The Bar Association of Cambodia should consider stricter standards on admission to the bar, make lawyers take regular mandatory training and set up a new disciplinary committee in order to ensure that Cambodia’s legal professionals are independent, the International Commission of Jurists (ICJ) has said.
The ICJ in April called for the Bar Association to clarify ambiguity in Article 17 of its newly adopted Code of Ethics, which says that lawyers should make public statements or statements to the press “only within the framework of strict compliance with the duties of the legal profession.”
In an open letter to the Cambodian Bar’s secretary-general, Sang Sothun, dated Friday, ICJ regional director for Asia and the Pacific Sam Zarifi thanked Mr. Sothun for clarifying the article in a meeting in Phnom Penh on July 26.
“We are pleased to hear that the Bar Association does not interpret Article 17 in a way that makes it mandatory for lawyers to seek permission from the Bar Association before speaking to the media,” Mr. Zarifi wrote.
“Rather, you clarified that, under Article 17, lawyers are free to express their opinion in any radio or television program without prior permission from the Bar President or other persons from the Bar Association.”
The letter also commended the Bar Association for not, to date, sanctioning any lawyers for violating Article 17.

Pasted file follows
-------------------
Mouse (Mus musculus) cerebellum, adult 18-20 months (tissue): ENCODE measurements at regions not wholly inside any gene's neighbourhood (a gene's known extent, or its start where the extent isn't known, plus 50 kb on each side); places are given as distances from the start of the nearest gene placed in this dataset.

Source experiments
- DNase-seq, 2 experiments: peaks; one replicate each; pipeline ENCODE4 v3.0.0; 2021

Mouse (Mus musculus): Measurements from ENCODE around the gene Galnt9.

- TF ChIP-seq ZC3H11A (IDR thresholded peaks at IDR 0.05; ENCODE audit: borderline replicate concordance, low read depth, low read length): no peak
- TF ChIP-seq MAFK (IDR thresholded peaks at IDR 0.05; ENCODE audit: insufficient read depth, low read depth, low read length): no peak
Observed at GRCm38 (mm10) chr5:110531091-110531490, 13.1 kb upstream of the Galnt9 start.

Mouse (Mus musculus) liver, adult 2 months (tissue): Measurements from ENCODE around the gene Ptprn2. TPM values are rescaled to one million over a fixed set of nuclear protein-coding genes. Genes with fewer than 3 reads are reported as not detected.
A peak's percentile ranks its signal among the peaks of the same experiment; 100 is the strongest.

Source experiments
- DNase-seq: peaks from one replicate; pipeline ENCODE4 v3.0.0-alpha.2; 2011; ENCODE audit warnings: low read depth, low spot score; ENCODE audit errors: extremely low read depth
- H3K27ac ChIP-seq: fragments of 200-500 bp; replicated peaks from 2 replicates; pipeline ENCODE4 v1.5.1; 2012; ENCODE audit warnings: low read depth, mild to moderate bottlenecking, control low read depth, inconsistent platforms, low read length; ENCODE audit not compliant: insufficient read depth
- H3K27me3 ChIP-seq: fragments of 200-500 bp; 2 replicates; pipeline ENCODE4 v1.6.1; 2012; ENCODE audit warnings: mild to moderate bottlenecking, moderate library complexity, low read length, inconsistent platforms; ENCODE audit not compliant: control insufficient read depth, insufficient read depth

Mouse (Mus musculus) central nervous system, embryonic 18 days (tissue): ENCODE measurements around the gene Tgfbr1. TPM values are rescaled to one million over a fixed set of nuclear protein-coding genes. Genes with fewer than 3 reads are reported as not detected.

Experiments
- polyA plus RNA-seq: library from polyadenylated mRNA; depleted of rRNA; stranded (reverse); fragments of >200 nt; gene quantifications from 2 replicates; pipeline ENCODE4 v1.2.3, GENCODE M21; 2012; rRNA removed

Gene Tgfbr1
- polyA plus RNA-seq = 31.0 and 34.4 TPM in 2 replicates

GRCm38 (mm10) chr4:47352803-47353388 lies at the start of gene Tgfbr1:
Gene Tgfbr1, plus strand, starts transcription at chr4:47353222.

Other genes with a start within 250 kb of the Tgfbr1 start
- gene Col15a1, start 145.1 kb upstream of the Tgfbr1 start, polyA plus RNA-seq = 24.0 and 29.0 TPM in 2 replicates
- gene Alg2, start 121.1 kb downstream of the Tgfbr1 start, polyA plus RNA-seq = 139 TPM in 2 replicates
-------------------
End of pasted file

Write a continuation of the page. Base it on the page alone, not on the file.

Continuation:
However, Mr. Zarifi also listed recommendations that the ICJ has made to the Bar Association to “develop and improve the standards and safeguards of independence of the legal profession, in a manner that is consistent with international standards and respect for lawyers’ rights.”
The ICJ has asked the Bar Association to implement “non-discriminatory, objective, clear and uniform criteria related to the admission to the Bar,” he wrote, adding that admission should require that lawyers are fully trained in the law, in judicial independence and in ethics and human rights.
It also recommended mandatory regular training and the establishment of an independent committee to oversee disciplinary hearings for lawyers subject to allegations of misconduct.
Although the letter was published online, Bar Association president Bun Honn said Sunday he had not seen it, so could not comment on the recommendations.
Mr. Honn—a former under secretary of state at the Justice Ministry and a member of the government’s legal advice body, the Council of Jurists—once again defended the Bar Association’s impartiality.
“They should learn about other countries’ bar associations. We don’t understand why they say the Cambodian Bar Association is not independent,” he said, adding that Article 17 was created with the help of the U.N. and did not prevent lawyers from talking to the press.